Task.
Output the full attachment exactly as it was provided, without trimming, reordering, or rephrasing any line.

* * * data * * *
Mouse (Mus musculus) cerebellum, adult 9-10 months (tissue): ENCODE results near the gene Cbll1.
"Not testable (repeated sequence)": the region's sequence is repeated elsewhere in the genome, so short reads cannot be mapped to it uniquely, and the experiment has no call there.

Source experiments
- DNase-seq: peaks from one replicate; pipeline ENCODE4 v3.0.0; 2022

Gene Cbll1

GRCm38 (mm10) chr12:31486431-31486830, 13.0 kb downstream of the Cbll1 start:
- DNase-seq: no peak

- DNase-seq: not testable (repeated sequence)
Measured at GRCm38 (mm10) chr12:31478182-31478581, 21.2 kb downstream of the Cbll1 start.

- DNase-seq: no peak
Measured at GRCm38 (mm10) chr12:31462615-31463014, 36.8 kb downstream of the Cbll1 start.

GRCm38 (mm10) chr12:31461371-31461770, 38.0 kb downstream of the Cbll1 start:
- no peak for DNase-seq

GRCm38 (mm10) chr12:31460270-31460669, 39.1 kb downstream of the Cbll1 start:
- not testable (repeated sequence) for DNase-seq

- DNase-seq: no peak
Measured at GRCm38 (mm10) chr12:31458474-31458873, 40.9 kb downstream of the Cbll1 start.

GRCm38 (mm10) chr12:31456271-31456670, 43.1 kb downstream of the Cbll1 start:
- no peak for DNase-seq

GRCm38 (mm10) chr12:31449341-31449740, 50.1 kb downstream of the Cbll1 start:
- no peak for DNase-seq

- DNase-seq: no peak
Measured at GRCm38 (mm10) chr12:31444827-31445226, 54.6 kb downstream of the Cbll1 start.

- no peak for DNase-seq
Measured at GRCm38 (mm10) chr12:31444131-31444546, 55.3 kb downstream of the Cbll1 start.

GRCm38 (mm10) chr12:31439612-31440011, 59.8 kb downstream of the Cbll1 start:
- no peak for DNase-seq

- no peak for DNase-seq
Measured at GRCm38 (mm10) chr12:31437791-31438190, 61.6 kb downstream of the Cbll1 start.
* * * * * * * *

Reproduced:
Mouse (Mus musculus) cerebellum, adult 9-10 months (tissue): ENCODE results near the gene Cbll1.
"Not testable (repeated sequence)": the region's sequence is repeated elsewhere in the genome, so short reads cannot be mapped to it uniquely, and the experiment has no call there.

Source experiments
- DNase-seq: peaks from one replicate; pipeline ENCODE4 v3.0.0; 2022

Gene Cbll1

GRCm38 (mm10) chr12:31486431-31486830, 13.0 kb downstream of the Cbll1 start:
- DNase-seq: no peak

- DNase-seq: not testable (repeated sequence)
Measured at GRCm38 (mm10) chr12:31478182-31478581, 21.2 kb downstream of the Cbll1 start.

- DNase-seq: no peak
Measured at GRCm38 (mm10) chr12:31462615-31463014, 36.8 kb downstream of the Cbll1 start.

GRCm38 (mm10) chr12:31461371-31461770, 38.0 kb downstream of the Cbll1 start:
- no peak for DNase-seq

GRCm38 (mm10) chr12:31460270-31460669, 39.1 kb downstream of the Cbll1 start:
- not testable (repeated sequence) for DNase-seq

- DNase-seq: no peak
Measured at GRCm38 (mm10) chr12:31458474-31458873, 40.9 kb downstream of the Cbll1 start.

GRCm38 (mm10) chr12:31456271-31456670, 43.1 kb downstream of the Cbll1 start:
- no peak for DNase-seq

GRCm38 (mm10) chr12:31449341-31449740, 50.1 kb downstream of the Cbll1 start:
- no peak for DNase-seq

- DNase-seq: no peak
Measured at GRCm38 (mm10) chr12:31444827-31445226, 54.6 kb downstream of the Cbll1 start.

- no peak for DNase-seq
Measured at GRCm38 (mm10) chr12:31444131-31444546, 55.3 kb downstream of the Cbll1 start.

GRCm38 (mm10) chr12:31439612-31440011, 59.8 kb downstream of the Cbll1 start:
- no peak for DNase-seq

- no peak for DNase-seq
Measured at GRCm38 (mm10) chr12:31437791-31438190, 61.6 kb downstream of the Cbll1 start.